From your wisdom you will create correct actions, as you act from your intuitive knowing and loving heart. All the time you need is the time it takes to take a deep breath.

Grounding: An Antidote to Fear

The first step in the process of connecting with your intuition (your inner knowing) is to ground. Grounding is a tool that places us in present time—the now, this moment—and thereby aids us in creating a safe container.

I like to think of grounding as the ultimate laundry chute, allowing me to easily and safely release any thoughts or feelings that no are longer needed.

Grounding enables us to create a pause in the fear/need-to-control cycle, and thereby helps us to cultivate a deep knowing and feeling of how to authentically create safety and trust.

Grounding only takes a moment. Once you understand how to use it, and feel its power, you will start integrating this tool into every facet of your life. I ground my car while driving, my date book in anticipation of a busy day, and the phone before I pick it up.

Grounding is a powerful tool to use in labor.

To ground, imagine your feet connecting to the stream of life force from the Earth. You can imagine connecting to the stream of life, nourishment and clarity from anywhere in the planet. You have two feet, so you can draw the energy up from two different areas.

As you inhale, imagine breathing this current up through your feet and legs, allowing it to settle at the base of your spine (your perineum). You can imagine drawing colors, symbols or concepts—clarity, peace, joy, nourishment—from the Earth, as well.

From this space, feel and imagine the energy swirling around in the center or core of your perineum.

From the center of this energy, imagine creating a grounding structure— tree roots, a waterfall, a tube, an anchor, a slide—to grow out from the center until it has grown to 2 to 4 feet wide. As you exhale, be aware of this structure connecting back to the Earth.

As you breathe in, be aware of receiving this energy. And as you exhale, be aware of releasing anything that is safe and comfortable for your system to release, such as stress, fear or worry. You might find yourself feeling lighter or stronger and more rooted.

We naturally ground when we sit on the Earth, sit on or hold a rock, listen to running water, or even sit on a toilet.

After a while, many people notice that with the simple act of consciously taking a deep breath that they have automatically grounded themselves. As you continue reading, check in periodically to your grounding cord. Pay attention to how and what you are feeling.

Questions to Ask Your Practitioner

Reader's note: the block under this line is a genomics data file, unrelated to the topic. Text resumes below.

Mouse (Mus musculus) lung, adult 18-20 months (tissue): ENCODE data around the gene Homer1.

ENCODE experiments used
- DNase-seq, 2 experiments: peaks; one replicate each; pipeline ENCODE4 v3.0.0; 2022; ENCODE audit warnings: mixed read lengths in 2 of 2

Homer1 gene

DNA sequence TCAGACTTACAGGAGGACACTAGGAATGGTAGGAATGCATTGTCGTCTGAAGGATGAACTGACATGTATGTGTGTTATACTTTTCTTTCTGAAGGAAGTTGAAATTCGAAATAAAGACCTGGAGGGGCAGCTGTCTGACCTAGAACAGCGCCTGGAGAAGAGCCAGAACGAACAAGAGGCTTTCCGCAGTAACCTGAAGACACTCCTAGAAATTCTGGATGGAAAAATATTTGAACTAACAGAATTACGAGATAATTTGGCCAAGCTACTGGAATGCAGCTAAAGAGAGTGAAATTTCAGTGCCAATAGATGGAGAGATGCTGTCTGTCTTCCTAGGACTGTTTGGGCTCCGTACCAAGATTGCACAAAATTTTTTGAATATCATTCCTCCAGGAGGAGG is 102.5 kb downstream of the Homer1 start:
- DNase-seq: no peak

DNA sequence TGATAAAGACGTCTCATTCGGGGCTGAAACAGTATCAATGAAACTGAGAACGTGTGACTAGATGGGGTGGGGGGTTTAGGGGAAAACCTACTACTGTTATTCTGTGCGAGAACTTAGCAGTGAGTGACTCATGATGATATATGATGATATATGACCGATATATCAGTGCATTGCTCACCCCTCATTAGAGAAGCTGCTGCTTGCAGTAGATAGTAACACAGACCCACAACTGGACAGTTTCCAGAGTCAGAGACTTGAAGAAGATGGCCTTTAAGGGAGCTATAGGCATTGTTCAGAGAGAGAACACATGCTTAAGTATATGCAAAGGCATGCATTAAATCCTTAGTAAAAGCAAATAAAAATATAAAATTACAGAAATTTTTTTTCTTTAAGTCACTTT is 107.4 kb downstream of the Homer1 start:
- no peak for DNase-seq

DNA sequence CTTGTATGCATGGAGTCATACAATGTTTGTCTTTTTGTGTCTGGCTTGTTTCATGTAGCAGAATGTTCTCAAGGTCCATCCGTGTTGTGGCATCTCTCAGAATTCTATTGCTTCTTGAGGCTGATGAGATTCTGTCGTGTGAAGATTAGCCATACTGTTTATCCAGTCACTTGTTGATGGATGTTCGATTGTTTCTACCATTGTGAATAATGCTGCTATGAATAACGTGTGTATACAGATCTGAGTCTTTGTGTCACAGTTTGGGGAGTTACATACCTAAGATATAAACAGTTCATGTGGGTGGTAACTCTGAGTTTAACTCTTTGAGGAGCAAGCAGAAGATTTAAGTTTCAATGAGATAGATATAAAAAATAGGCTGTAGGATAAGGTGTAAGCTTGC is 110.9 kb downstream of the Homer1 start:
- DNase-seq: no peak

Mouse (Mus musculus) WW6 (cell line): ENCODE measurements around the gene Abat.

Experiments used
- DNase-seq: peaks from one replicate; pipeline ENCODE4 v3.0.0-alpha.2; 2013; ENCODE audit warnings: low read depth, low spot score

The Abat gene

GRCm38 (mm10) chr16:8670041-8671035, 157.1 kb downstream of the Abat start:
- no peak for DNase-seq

1. What is your practitioner’s intervention rate for the following interventions: C-section, induction, epidural, forceps, vacuum-assisted delivery, episiotomy?

  2. How many people does your provider share calls with?

  3. What are the intervention rates for the other practitioners who take calls and could be at your birth?

  4. What are the intervention rates for the location where you’ll be giving birth?

From the Coalition to Improve Maternity Services.

Connecting with Mama and Papa Bear Wisdom

Let’s go inside to connect with your Mama and Papa Bear wisdom—the inner part of you who knows how to optimally navigate your personal path.

If the answers to these questions come from your head, that is most likely not your Mama or Papa Bear wisdom speaking with you. The language of intuitive knowing is not logical. The more you approach this with amusement, and have fun with it like a game, the easier the answers will flow. A fear message from your brain is not the authentic answer.

Our intuitive knowing often comes as a strong and persistent knowing: a feeling somewhere in your body, such as in your gut or your womb; a whisper or a strong sense; or feelings of warmth or cold.

Take your time with these questions. You might want to ask them one at a time, or go through the entire list. Take time between questions to draw your understanding of your messages.

Start by grounding.

Be aware of your body and how it feels. Be aware of your breath.

You may want to slightly unfocus your eyes, or even close them and have someone read the questions to you.

Invite your Mama or Papa Bear wisdom to join in conversation. Say hello, and thank him or her for coming forward. Ask him or her:

What do you need?

What do you know or want to share with me?

Where do you reside?

What signal do you like to use to get my attention?

Is there a way that I can I quickly connect with you?

Do you have a name?

What conditions make it easier for you to connect with me?

What conditions help me to trust and hear you?

What gets in the way of the communication?

What can help to reestablish the connection?

How can I validate you?

Be patient with yourself. Some of the answers may come to you later, as your day unwinds, or in your dreams.

Complete this conversation as you would any other. Agree to another time when you will reconnect.

Then open your eyes and be aware of your surroundings. Stretch and breathe.

Pathways Issue 37 CoverThis article appeared in Pathways to Family Wellness magazine, Issue #37.

View Article References

View Author Bio

To purchase this issue, Order Here.